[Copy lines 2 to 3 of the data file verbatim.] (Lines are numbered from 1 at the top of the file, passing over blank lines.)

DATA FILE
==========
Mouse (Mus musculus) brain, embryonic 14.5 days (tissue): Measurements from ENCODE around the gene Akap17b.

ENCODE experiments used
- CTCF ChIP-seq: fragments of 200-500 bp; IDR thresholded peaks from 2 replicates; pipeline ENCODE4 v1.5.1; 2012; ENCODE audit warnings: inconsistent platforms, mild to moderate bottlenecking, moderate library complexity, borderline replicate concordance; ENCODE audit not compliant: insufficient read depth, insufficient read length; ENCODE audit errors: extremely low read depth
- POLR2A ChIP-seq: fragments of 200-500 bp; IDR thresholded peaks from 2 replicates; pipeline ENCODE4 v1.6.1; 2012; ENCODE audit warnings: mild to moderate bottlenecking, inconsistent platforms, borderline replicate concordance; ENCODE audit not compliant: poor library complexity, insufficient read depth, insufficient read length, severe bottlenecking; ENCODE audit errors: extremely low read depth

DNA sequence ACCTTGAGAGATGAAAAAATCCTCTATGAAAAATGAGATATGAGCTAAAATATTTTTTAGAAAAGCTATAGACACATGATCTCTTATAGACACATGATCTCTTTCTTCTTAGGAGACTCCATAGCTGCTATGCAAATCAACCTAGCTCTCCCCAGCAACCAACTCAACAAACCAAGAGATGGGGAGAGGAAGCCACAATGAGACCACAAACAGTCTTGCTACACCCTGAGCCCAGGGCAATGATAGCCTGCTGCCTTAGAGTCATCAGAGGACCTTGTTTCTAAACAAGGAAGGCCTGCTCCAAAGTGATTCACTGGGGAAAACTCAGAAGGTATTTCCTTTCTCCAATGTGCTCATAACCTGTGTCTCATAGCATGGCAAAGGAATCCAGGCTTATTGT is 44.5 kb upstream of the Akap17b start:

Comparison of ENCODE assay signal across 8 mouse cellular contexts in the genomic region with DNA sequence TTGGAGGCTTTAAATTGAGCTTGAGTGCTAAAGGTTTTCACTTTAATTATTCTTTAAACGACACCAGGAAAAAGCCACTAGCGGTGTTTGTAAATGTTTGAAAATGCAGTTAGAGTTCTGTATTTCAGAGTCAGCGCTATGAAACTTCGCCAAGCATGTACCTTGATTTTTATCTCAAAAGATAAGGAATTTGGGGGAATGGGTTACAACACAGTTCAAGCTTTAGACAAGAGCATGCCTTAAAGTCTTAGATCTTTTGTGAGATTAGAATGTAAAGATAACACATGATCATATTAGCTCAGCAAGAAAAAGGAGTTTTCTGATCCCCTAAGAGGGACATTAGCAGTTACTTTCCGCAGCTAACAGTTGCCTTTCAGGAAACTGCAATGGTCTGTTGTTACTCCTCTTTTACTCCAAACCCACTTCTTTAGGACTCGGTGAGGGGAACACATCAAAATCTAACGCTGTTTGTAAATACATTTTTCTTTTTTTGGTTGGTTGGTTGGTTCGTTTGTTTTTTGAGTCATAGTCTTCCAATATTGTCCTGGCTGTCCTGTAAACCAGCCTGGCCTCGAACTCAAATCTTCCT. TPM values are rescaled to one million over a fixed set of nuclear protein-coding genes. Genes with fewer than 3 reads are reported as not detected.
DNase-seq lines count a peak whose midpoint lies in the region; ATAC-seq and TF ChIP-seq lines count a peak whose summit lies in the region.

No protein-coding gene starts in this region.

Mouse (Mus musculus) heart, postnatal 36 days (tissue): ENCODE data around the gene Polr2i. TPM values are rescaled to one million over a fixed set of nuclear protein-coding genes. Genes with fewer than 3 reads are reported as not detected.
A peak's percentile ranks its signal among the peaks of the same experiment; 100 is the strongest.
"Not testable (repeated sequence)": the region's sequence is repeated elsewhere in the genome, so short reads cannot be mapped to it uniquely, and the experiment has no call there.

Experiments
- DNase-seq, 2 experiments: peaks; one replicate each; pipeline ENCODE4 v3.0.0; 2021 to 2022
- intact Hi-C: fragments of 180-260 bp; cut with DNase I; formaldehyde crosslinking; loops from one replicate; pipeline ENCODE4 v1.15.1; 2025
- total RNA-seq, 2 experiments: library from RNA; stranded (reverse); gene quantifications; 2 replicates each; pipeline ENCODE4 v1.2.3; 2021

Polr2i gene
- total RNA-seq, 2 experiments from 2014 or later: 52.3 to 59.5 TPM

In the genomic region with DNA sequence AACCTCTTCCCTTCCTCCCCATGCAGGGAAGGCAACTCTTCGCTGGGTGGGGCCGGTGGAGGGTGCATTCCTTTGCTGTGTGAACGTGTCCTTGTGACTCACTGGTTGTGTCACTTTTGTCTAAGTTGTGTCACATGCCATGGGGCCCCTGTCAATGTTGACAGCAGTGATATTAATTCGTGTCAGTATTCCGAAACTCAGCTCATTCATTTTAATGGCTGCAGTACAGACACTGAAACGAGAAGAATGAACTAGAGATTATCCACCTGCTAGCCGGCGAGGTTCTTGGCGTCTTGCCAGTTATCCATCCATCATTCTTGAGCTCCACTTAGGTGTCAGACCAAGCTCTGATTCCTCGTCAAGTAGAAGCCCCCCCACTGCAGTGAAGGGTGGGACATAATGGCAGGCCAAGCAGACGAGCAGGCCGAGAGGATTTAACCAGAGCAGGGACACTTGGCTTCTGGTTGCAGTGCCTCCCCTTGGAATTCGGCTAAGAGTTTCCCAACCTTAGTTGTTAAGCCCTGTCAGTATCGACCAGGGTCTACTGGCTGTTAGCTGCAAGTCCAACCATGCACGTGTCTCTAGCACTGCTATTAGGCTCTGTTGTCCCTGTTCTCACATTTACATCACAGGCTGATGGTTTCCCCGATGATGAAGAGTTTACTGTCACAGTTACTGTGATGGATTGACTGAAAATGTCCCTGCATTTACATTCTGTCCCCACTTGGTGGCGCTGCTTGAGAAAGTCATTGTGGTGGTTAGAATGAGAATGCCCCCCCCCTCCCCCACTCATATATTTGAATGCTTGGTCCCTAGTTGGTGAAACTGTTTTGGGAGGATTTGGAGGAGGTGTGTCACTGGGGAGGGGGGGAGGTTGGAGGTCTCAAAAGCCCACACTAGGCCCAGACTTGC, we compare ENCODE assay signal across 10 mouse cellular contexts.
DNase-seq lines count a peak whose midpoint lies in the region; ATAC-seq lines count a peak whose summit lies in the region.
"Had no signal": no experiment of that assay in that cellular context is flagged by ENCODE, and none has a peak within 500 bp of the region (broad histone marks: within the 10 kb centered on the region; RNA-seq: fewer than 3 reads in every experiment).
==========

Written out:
ENCODE experiments used
- CTCF ChIP-seq: fragments of 200-500 bp; IDR thresholded peaks from 2 replicates; pipeline ENCODE4 v1.5.1; 2012; ENCODE audit warnings: inconsistent platforms, mild to moderate bottlenecking, moderate library complexity, borderline replicate concordance; ENCODE audit not compliant: insufficient read depth, insufficient read length; ENCODE audit errors: extremely low read depth